Get your POINT across - 5 Steps to elegant data visualization

Consider this: You have created a report with graphs and charts to explain trends to your users.  Your report doesn’t make sense – in fact, it is confounding people.  You are frustrated that they don’t understand what you are trying to say.  Where did the message break down?

Presentation communication – Tell a story with your data.

We have so much to say with our data.  We make it robust and thorough.  We cache it and freeze it and store it, and then report on it.  Our reports have the ability to be accurate and dynamic. How do we communicate effectively when we present the data to our users?

Treat your data like bits of a story: To you, the data shows a beginning, middle and (potential) end.  It has depth and can be styled to tell you what you need to know.  The skill is in leveraging the bits, nuancing and crafting them into a narrative that can be told to and understood by your users.  The graphics should grab the user and talk to them immediately; the best graphic depictions tell that whole story in one glance. 

Getting to the POINT of your report is easy if you keep this in mind:

  1. Plan the outcome ahead of time; establish the message – what story are you trying to tell?
  2. Organize the data elements in a way that will accurately answer the question at hand; this may include adding calculated fields to talk about the data before it is added to the report
  3. Information - When the report is created, can you remove all data labels, and still get an idea of the trends you are reporting on?
  4. Notation - Summarize the report: if it takes more than 3 bullets to pull out the key metrics explained in the report, it may be too complex.  Add another graph to detail into a particularly interesting point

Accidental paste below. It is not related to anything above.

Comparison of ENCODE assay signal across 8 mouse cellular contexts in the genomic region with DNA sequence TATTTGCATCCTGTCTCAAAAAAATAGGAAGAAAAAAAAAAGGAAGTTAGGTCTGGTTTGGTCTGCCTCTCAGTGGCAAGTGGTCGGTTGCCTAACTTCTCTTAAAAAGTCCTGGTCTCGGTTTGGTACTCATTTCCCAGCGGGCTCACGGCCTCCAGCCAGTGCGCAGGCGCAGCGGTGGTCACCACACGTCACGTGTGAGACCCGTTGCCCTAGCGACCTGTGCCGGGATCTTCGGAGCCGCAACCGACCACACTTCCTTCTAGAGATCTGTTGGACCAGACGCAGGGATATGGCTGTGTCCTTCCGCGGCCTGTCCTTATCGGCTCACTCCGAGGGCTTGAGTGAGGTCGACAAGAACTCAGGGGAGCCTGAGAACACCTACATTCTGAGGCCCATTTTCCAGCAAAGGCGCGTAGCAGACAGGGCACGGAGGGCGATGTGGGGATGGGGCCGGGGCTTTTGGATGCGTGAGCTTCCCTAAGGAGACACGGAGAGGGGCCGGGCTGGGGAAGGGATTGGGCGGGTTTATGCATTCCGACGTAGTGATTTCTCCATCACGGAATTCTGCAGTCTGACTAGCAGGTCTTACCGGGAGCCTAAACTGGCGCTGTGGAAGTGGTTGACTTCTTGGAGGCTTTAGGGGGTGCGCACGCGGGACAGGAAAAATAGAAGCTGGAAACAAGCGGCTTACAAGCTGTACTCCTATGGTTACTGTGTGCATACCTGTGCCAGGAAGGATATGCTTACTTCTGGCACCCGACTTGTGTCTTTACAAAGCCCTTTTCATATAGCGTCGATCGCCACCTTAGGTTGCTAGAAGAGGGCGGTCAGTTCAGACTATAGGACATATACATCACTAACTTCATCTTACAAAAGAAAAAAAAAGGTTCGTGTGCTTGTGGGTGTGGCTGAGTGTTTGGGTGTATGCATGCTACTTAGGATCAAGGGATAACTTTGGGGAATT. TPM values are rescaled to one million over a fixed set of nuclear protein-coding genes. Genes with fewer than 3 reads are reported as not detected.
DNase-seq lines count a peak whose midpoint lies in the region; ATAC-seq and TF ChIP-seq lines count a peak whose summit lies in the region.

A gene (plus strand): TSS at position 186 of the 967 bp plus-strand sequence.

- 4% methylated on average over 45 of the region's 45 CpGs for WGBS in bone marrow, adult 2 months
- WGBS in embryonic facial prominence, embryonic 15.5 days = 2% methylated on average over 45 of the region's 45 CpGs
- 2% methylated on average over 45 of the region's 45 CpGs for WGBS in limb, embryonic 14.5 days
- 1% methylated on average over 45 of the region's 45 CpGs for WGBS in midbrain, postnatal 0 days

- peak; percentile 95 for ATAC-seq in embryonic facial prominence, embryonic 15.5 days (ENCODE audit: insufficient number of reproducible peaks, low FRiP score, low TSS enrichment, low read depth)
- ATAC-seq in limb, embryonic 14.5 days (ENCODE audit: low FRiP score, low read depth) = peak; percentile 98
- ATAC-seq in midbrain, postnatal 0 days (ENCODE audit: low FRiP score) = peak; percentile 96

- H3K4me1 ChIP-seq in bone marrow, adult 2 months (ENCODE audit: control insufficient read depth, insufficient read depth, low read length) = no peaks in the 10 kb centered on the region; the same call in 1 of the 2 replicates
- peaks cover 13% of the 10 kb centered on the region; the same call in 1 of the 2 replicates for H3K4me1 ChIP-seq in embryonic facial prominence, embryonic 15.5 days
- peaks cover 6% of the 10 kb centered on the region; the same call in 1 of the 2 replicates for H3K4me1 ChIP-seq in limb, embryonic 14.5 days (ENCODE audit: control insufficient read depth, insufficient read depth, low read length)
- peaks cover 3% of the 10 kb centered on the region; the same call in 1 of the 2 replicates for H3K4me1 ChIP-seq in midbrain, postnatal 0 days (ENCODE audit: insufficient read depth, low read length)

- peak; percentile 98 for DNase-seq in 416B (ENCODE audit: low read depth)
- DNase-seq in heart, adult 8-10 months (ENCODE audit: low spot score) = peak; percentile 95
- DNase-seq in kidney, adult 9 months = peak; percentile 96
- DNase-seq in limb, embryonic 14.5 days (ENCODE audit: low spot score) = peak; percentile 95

5. Test your work – do the graphics truthfully represent the data? Do the key metrics answer the root question? Is the display interesting enough to become a conversation point?

The way we use information can be elegant and attractive.  Even complex data can combine into simple, informative, and functional graphics and charts.  Building a beautiful report is the key to getting user buy-in, and understanding the users’ business needs ahead of time is essential to telling a story with your data.

Comments

This is an excellent set of things to keep in mind with data visualizations. I'd also like to add that we need to make sure that we're using labels that our users will understand. Particularly with data, we often use words that are not familiar to our end users, or don't mean the same thing to outside audiences as internal ones. There's also an opportunity to use labels which do some of the work for us, by carrying a deeper meaning than just one word typically does. Hipmunk, a travel search engine, does this really well with their "Agony" sort order. It's just one word but it stands in for a lot of content.

That’s absolutely true! Data labels act to frame your analysis, and must be informative in creative ways.  Also, as in Hipmunk’s case, our labels can act as marketing tools; aknowledge the problem and provide the solution all in one label.  It’s also best if you can use labels in the users’ own “language”.  It communicates better with them, and translates complex data more easily.